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AIDS, an awareness, necessary.

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This is a presentation on HIV more commonly known as AIDS. There are lot of HIV possitive patients in this world, and we need to treat them with sympathy and care. Let's not hate them.

This is a presentation on HIV more commonly known as AIDS. There are lot of HIV possitive patients in this world, and we need to treat them with sympathy and care. Let's not hate them.

Published in: Health & Medicine

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  • Congratulations on your slideshow very interesting ! Great work... beautifully presented ! ! Thank you for sharing. I allowed myself to add it to 'GREAT CAUSES and JUST CAUSES' Slideshare group . Feel free to join us. Thank you in advance for your participation and sharing your 'favorites'. .. With friendship from France. Bernard
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  • yes, it is great. 2/3 of my friends replied my video after I posted on our community: stdpal.com. More and more referrals it get now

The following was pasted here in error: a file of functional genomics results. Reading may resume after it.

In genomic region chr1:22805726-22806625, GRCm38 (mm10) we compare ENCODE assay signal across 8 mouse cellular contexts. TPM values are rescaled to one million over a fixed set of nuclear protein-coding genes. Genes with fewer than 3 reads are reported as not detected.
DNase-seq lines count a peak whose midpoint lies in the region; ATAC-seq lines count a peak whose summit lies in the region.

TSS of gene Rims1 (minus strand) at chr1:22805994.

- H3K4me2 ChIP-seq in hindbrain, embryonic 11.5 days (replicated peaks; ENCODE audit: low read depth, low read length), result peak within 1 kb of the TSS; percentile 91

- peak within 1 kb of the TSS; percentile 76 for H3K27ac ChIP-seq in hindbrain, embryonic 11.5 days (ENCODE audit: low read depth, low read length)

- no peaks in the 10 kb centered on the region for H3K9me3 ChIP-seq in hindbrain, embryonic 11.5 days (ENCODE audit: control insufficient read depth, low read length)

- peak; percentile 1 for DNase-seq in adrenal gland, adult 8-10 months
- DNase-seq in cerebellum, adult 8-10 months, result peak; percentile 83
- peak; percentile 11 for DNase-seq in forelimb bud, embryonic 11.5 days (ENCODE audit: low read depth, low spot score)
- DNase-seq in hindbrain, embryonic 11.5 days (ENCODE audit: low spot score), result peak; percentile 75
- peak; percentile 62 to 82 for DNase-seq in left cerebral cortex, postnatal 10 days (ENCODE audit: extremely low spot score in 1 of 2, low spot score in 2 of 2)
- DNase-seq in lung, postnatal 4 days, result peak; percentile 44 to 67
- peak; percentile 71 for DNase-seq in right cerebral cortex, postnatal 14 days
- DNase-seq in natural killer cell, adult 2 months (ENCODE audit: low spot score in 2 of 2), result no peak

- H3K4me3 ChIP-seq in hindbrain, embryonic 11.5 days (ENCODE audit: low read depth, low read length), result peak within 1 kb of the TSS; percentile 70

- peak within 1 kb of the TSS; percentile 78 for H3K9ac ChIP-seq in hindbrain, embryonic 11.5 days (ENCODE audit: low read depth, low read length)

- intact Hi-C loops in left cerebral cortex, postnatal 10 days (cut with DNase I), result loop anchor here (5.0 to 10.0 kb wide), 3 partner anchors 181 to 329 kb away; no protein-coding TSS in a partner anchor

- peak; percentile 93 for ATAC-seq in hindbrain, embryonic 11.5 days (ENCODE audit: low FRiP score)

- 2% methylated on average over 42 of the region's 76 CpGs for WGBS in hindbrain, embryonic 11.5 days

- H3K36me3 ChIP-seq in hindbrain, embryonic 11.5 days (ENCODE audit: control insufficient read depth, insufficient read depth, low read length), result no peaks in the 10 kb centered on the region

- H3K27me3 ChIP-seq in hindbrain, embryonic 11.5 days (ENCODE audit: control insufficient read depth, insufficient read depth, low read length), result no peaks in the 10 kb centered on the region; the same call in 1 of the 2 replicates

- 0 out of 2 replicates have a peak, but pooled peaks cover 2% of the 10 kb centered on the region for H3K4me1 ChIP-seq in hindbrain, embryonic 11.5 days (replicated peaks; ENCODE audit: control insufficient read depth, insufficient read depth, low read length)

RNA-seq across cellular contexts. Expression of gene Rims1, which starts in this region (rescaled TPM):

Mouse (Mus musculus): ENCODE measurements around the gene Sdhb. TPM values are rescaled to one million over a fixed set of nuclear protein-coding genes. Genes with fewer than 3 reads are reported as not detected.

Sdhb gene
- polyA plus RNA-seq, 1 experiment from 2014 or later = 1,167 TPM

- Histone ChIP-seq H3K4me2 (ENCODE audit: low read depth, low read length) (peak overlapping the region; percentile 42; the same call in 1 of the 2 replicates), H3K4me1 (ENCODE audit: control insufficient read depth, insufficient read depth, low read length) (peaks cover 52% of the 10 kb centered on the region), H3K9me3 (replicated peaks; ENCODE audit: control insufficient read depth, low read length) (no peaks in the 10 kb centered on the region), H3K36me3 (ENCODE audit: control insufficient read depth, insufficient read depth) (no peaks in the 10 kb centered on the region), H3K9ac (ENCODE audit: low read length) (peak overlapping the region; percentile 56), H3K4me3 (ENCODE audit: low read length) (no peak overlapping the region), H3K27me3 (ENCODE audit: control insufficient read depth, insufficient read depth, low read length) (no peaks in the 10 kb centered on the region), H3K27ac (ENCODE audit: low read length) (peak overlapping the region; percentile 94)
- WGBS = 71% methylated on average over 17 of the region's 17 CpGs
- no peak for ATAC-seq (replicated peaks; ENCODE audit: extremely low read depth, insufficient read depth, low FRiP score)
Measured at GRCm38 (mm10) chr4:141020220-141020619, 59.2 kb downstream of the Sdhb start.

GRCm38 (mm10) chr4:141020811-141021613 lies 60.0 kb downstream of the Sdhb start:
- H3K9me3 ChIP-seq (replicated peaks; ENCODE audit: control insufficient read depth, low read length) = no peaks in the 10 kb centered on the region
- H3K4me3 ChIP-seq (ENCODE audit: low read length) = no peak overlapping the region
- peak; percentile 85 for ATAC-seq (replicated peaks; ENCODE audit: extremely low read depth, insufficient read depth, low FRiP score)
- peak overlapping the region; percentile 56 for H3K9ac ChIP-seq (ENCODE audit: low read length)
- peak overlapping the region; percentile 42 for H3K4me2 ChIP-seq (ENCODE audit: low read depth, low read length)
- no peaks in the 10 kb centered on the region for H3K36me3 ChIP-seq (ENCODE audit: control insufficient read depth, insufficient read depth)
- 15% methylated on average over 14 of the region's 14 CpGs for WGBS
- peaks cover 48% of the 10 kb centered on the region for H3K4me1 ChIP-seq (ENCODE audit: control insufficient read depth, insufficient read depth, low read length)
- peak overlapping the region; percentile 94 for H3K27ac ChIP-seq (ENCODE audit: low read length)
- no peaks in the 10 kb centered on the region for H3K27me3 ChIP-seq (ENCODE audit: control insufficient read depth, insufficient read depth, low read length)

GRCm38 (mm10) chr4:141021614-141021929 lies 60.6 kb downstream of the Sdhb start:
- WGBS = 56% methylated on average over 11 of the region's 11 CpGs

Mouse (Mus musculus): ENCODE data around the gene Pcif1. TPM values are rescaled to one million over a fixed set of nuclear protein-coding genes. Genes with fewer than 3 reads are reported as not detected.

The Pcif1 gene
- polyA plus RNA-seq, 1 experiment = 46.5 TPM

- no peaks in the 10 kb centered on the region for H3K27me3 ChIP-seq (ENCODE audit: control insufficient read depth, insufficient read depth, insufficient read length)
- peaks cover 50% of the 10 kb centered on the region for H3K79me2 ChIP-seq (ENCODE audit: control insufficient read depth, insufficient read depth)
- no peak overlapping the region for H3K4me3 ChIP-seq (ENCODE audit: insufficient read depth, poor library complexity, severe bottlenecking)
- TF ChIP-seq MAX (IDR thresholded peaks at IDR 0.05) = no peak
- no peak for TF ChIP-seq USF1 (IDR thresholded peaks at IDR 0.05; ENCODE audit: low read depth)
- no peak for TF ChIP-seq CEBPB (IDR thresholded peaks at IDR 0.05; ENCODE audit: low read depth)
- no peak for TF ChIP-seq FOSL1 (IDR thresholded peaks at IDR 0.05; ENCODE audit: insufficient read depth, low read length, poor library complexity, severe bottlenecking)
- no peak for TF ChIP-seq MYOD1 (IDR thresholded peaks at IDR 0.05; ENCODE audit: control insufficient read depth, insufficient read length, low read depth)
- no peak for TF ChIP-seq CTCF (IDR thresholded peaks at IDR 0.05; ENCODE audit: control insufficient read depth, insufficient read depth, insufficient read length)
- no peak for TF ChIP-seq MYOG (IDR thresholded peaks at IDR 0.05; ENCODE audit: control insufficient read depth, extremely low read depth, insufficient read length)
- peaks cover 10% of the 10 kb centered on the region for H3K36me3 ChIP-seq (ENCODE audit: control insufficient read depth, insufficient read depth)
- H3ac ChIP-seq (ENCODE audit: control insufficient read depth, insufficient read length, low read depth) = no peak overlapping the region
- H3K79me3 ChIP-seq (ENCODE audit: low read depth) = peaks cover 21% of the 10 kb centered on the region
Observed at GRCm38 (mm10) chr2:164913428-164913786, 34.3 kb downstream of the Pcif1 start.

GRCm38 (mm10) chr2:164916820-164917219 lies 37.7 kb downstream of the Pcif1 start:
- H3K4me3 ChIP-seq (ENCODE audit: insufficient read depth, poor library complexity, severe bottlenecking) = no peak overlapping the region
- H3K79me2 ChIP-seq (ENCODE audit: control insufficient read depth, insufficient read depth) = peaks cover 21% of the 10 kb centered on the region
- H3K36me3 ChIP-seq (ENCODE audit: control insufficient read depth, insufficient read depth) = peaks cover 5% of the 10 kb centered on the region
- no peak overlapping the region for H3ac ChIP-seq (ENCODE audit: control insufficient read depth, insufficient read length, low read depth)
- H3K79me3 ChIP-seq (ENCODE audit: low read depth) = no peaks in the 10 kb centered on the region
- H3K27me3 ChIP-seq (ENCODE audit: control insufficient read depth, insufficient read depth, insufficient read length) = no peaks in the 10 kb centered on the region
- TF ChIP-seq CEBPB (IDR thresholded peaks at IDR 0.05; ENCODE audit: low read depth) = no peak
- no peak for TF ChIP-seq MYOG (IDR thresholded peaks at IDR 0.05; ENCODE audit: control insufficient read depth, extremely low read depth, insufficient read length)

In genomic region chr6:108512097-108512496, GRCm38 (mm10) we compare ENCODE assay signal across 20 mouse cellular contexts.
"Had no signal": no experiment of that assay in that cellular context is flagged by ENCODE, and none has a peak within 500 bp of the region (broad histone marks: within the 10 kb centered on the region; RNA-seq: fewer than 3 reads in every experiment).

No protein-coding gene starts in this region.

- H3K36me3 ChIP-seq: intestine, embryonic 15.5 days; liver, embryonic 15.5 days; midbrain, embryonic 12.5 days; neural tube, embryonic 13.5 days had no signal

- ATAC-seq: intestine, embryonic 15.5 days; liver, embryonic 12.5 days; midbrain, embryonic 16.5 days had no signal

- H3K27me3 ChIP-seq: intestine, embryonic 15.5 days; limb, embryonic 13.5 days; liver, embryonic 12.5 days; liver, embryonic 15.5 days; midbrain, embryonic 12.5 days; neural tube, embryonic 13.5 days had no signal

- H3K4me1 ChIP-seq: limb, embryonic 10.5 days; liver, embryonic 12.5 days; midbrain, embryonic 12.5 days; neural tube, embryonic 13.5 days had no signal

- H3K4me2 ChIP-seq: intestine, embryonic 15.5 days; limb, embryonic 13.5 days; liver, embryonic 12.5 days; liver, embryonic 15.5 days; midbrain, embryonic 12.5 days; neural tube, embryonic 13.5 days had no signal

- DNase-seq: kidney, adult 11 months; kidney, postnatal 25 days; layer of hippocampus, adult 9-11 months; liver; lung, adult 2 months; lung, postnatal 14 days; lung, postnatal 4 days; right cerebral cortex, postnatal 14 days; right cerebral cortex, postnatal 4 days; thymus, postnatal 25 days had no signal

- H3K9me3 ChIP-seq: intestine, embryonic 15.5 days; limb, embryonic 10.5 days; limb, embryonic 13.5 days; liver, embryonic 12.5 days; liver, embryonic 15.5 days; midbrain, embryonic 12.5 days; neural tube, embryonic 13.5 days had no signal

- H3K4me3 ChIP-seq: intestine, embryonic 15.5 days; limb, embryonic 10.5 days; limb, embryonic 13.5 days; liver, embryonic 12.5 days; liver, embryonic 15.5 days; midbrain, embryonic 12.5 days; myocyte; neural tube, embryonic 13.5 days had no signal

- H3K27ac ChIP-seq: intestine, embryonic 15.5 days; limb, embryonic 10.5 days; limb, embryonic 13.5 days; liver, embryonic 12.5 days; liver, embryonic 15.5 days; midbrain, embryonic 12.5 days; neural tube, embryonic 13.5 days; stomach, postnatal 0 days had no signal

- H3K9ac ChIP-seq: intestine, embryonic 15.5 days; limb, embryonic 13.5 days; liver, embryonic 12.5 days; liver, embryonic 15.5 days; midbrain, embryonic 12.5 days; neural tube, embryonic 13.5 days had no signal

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  • this has got to be one of the most informative slideshow about the AIDS. Thanks for sharing!
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  • 1. The Red Ribbon Foundation, created to raise money for distribution to HIV/AIDS researchers, primarily in the field of pediatric AIDS research; to promote awareness of the disease through distribution of the Red Ribbon; and to educate the worldwide public through efforts such as our website, handing out informative materials on high school and college campuses, and holding events that bring an awareness of the disease. It was founded in 1993 in memory of Singer/song writer Paul Jabara, who conceived of and distributed the first Red Ribbon, and who died of AIDS.   HIV stands for H uman I mmunodeficiency V irus (the resulting disease is called AIDS or A cquired I mmuno D eficiency S yndrome). It was first isolated in May 1983 at Paris by Luc Montagnier, and belongs to a group called ‘Retroviruses’. They copy their genetic material into the genetic material of human cells and, thus the infected cells, stay infected for the rest of their lives. The HIV infects key body cells called CD4 cells, which coordinate the immune systems fight against various infections. HIV / AIDS An awareness